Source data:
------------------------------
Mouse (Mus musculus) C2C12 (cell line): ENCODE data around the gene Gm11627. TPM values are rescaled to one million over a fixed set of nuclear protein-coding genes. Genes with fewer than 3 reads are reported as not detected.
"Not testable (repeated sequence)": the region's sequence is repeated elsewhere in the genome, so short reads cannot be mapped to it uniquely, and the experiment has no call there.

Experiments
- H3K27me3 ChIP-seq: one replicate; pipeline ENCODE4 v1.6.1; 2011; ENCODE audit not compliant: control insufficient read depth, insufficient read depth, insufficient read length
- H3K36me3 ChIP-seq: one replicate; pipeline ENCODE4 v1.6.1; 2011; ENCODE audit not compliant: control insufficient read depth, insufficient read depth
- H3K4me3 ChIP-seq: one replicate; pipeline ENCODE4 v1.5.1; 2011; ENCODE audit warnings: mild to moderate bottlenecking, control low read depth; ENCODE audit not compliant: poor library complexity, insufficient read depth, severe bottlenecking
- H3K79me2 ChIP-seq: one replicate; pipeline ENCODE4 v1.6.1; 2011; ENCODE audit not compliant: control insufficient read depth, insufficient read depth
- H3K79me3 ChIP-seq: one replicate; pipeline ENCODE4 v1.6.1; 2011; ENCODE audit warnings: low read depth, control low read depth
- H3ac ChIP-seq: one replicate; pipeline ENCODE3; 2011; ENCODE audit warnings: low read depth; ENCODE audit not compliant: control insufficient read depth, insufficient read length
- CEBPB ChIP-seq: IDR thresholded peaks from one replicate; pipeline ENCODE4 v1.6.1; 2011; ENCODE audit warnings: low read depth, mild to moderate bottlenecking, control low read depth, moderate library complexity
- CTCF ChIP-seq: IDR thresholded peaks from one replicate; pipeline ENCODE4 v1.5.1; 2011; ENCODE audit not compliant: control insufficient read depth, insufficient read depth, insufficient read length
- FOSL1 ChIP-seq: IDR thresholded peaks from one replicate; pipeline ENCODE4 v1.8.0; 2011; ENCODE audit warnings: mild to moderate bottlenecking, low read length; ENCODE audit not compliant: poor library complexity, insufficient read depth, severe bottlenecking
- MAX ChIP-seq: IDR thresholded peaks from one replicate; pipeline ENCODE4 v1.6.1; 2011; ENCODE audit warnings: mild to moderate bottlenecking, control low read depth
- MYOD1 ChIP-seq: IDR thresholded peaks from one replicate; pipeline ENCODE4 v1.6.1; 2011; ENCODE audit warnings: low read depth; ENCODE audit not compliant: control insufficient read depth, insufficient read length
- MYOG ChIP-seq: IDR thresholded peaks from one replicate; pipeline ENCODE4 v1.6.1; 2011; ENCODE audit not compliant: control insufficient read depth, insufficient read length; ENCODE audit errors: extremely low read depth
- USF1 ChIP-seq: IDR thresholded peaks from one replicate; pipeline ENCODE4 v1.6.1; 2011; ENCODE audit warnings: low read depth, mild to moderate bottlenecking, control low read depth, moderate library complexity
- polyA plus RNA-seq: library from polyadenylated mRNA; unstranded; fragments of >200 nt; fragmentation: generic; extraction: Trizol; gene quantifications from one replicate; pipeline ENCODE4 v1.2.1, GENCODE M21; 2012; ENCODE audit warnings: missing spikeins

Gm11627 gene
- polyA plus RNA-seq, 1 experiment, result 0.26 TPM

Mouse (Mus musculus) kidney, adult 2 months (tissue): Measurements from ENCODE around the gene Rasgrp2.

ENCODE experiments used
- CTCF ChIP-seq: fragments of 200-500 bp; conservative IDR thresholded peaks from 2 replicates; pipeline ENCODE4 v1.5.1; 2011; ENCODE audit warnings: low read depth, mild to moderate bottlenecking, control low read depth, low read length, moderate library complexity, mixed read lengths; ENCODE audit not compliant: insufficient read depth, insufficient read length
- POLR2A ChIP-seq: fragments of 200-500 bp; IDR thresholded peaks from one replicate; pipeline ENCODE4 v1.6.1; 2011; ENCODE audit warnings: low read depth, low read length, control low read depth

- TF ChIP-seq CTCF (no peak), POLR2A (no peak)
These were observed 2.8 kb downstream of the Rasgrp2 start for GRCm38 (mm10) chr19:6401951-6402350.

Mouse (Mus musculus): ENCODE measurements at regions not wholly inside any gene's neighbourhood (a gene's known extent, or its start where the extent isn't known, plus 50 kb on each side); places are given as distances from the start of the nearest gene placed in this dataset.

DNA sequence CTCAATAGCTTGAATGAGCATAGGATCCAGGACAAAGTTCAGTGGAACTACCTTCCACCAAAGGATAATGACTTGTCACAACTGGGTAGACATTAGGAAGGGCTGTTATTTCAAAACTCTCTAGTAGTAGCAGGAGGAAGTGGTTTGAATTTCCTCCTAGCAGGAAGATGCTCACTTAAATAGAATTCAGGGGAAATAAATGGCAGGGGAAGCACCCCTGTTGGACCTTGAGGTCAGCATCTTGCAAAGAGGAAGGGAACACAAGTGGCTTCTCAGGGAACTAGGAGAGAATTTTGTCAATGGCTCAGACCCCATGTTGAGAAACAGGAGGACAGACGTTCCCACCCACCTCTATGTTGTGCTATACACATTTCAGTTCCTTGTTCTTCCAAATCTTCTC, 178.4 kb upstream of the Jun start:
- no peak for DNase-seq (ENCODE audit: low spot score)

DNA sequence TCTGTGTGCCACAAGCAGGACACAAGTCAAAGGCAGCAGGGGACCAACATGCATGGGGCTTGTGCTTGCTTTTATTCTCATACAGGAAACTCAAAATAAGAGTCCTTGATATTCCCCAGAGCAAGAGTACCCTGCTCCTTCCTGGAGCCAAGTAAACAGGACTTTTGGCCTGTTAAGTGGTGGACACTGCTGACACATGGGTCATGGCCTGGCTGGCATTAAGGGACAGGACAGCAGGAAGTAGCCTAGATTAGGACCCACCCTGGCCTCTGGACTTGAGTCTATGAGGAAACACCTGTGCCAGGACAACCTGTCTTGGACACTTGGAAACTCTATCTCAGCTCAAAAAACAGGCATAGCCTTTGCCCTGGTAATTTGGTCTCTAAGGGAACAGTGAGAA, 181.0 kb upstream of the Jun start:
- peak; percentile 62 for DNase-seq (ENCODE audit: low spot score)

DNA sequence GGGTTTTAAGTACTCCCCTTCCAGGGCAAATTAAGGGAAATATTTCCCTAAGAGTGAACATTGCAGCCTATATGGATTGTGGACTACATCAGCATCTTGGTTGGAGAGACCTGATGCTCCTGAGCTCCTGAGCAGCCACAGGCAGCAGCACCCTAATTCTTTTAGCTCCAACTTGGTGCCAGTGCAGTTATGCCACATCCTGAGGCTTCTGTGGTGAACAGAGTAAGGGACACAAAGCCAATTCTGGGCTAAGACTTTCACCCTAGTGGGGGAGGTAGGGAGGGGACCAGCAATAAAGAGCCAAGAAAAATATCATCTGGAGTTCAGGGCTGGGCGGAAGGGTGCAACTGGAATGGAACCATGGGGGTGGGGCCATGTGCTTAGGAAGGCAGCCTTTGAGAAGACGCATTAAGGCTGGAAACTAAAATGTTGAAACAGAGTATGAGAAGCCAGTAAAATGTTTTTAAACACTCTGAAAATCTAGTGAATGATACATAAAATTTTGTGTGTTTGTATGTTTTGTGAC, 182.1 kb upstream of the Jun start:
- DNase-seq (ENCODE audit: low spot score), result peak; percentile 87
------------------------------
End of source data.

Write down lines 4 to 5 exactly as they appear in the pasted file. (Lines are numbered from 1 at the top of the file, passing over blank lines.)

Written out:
- H3K27me3 ChIP-seq: one replicate; pipeline ENCODE4 v1.6.1; 2011; ENCODE audit not compliant: control insufficient read depth, insufficient read depth, insufficient read length
- H3K36me3 ChIP-seq: one replicate; pipeline ENCODE4 v1.6.1; 2011; ENCODE audit not compliant: control insufficient read depth, insufficient read depth